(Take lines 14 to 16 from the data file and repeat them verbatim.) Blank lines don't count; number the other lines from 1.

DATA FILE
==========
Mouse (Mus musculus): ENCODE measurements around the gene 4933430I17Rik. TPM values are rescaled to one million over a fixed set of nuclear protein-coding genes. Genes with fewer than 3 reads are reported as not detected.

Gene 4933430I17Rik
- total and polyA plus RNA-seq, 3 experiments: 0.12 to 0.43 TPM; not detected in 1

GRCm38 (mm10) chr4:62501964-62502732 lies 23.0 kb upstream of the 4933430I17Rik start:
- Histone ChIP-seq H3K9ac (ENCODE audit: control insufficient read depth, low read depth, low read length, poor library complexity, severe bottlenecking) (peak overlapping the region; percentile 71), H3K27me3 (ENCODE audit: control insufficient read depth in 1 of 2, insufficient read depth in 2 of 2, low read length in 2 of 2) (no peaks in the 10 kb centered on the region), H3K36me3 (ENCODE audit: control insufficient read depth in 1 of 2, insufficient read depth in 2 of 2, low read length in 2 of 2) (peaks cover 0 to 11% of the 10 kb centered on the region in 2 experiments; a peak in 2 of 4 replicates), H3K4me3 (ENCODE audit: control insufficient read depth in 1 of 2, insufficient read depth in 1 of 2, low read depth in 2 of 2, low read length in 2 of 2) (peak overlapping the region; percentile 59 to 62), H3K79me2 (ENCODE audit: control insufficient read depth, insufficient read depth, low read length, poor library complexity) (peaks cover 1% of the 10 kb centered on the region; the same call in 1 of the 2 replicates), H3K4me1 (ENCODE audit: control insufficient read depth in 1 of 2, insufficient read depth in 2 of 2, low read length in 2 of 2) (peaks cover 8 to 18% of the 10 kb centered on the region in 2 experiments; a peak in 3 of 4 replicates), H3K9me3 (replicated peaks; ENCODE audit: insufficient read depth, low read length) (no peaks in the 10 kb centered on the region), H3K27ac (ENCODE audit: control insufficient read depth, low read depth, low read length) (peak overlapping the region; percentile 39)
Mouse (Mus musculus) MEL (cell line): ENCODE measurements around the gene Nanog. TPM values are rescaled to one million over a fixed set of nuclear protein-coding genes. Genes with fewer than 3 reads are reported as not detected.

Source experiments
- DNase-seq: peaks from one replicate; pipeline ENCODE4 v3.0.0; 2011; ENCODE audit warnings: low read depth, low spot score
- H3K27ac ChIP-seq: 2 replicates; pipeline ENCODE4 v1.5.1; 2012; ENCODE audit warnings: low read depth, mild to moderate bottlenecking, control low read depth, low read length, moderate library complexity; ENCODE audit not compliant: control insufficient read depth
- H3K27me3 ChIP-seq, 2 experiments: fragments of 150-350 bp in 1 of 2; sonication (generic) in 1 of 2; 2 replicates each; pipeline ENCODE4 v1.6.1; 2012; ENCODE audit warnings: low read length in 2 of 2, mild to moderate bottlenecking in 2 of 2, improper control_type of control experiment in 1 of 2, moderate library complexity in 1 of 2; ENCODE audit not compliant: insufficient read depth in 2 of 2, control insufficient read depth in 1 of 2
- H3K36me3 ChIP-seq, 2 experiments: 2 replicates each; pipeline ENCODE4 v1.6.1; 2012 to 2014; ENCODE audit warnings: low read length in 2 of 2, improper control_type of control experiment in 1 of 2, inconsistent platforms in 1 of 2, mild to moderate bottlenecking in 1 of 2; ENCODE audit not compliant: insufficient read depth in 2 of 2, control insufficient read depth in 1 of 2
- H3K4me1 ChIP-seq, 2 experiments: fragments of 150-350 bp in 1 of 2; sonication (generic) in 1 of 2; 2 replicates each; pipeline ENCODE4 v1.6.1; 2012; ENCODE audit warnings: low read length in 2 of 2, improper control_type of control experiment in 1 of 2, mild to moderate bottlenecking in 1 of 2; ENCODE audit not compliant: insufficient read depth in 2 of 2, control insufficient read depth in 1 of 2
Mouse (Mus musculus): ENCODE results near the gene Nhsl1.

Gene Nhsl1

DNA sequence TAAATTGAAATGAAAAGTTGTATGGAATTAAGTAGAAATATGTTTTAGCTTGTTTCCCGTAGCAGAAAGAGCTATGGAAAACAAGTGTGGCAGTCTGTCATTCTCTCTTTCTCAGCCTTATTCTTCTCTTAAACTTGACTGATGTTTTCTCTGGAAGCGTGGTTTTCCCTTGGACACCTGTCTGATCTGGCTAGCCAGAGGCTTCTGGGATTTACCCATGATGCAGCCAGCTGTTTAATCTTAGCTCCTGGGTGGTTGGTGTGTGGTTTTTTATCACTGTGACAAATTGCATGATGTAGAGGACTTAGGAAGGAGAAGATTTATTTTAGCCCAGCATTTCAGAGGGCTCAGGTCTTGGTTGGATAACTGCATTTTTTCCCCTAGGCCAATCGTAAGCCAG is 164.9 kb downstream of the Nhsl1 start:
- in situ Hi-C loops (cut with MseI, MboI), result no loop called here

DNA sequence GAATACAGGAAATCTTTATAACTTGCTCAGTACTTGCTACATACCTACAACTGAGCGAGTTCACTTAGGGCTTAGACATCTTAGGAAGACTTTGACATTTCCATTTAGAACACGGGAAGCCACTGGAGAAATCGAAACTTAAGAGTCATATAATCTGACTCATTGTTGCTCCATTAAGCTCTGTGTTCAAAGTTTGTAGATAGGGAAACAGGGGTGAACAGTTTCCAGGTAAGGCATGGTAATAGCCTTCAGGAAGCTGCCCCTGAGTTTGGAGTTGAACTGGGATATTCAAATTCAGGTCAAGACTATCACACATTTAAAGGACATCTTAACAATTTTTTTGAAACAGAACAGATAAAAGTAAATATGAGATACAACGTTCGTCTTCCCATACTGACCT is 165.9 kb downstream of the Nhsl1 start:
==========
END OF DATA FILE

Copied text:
Gene Nhsl1

DNA sequence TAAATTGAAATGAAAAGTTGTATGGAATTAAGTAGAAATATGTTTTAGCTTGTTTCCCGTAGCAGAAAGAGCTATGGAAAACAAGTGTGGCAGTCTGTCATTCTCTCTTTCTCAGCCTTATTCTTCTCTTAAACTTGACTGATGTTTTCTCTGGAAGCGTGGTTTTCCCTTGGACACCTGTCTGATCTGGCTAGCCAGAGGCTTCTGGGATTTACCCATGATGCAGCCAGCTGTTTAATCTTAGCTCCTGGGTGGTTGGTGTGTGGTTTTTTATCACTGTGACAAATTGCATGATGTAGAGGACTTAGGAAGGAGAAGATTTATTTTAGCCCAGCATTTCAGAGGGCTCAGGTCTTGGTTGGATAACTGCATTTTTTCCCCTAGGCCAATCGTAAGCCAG is 164.9 kb downstream of the Nhsl1 start:
- in situ Hi-C loops (cut with MseI, MboI), result no loop called here